LARNED — Policy makers and stakeholders from around Pawnee County met Monday at noon at the Pawnee County Courthouse to discuss the future of Emergency Medical Services in the county. The meeting, called by the Pawnee County Commission, was a first step in determining if there is a need and support for a county operated EMS and Ambulance service.
Representatives from the Pawnee County cities of Larned, Burdett, Rozel and Garfield, the Pawnee County Sheriff’s Office, county Emergency Management and Health departments, EMS providers, fire departments and the University of Kansas Health Systems Pawnee Valley Campus were asked to weigh in on the discussion following a Powerpoint presentation by Pawnee County Attorney Doug McNett. Kyle Beckwith, a local business owner and first responder volunteer, was invited to attend as a local citizen representative.
McNett’s presentation outlined how EMS is currently provided in the county. The City of Larned and the Cities of Burdett and Rozel provide EMS coverage to their respective cities and the townships surrounding them. Each service is organized and insured independently, and is responsible for its own equipment and scheduling of employees and volunteer EMTs. In addition, Larned EMS provides backup coverage for Burdett, Rozel and Garfield and the surrounding areas.
Larned’s EMS staff includes a full-time administrator, six full-time technicians, four part-time technicians and nine PRN technicians. The service provides Advanced Life Support service (ALS). Care needs to be taken in scheduling the PRNs in order to not go over the hours threshold that would subject the city to pay into KPERS for them, McNett said. Burdett’s service is all-volunteer Basic Life Support service (BLS), with each person on-call 24 hours, seven days a week. They communicate via text to ensure there are enough people in the area at all times to provide service when needed.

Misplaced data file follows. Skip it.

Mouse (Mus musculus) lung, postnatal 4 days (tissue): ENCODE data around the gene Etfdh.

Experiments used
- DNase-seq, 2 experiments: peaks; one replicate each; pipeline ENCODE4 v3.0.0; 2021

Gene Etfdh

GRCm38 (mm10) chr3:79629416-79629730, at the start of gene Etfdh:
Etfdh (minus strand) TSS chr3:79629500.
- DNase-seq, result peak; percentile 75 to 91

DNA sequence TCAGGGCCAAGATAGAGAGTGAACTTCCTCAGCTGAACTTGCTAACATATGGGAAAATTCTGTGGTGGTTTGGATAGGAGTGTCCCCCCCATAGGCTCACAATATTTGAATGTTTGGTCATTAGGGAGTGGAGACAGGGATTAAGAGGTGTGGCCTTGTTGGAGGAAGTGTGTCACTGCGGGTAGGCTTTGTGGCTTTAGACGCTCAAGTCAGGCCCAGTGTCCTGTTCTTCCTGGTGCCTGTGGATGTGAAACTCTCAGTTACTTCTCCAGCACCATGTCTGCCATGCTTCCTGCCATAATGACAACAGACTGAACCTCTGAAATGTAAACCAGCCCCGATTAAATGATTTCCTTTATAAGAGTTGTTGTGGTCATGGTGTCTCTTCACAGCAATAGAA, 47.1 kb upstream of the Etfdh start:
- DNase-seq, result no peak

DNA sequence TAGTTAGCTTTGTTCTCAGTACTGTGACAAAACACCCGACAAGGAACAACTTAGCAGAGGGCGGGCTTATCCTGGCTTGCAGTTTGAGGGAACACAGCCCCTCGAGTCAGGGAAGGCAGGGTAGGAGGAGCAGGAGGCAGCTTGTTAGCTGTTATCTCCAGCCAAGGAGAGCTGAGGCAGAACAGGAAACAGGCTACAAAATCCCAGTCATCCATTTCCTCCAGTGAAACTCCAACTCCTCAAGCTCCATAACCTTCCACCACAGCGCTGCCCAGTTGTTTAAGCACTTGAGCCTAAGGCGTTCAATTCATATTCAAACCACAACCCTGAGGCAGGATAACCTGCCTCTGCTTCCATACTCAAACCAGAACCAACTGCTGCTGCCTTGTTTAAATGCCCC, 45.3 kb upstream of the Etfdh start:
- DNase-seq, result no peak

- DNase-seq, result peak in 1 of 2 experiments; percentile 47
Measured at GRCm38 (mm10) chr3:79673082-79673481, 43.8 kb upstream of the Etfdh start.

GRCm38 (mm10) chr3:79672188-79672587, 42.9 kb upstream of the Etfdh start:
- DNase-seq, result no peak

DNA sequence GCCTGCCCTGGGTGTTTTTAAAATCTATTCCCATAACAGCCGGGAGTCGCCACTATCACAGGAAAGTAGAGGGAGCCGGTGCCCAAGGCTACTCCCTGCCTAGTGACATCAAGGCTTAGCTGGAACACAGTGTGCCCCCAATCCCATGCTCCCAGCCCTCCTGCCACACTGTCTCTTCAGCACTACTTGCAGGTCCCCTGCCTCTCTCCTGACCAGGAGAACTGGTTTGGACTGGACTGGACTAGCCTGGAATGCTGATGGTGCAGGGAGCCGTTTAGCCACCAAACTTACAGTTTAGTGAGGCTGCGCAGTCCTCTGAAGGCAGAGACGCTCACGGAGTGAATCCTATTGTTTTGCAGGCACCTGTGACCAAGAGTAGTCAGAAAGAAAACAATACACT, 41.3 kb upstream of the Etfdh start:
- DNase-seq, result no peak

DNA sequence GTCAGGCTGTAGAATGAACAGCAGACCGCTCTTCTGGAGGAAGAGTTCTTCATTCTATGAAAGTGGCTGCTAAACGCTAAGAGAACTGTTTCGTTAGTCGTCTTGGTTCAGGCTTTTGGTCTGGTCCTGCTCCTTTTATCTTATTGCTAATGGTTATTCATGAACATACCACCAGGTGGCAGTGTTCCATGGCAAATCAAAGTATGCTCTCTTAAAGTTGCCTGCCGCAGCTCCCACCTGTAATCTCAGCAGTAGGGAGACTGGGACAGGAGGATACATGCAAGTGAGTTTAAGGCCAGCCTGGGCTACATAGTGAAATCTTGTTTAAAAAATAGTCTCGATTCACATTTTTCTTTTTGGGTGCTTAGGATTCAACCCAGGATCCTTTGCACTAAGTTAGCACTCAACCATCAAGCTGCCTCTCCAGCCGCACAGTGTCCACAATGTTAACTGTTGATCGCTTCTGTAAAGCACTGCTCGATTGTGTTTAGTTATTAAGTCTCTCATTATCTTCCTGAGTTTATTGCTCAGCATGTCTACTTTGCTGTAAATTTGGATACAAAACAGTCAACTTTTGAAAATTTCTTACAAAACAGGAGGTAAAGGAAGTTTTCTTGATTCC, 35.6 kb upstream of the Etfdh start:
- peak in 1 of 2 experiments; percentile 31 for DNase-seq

In 2020, Larned EMS is budgeted $937,150, of which $627,150 are taxpayer dollars. Expected revenue is $310,000, and an additional $250,850 in reimbursement from the county. The city plans to put $145,000 toward a new truck in 2020. Burdett EMS is budgeted $210,000 for 2020.
According to McNett, in Kansas there are 75 county-operated EMS services. He provided a budget review, comparing several with populations within 25% of the size of Pawnee County. While some counties provide more services and others fewer, it provided a range, he said, with the median budget around $600,000.
McNett included potential funding sources and addressed the greatest areas of need in the county, specifically a recruitment and retention plan, a community-based and representative board, a wellness program for staff and public information, education and relations.
Burdett EMS Director provides additional information on service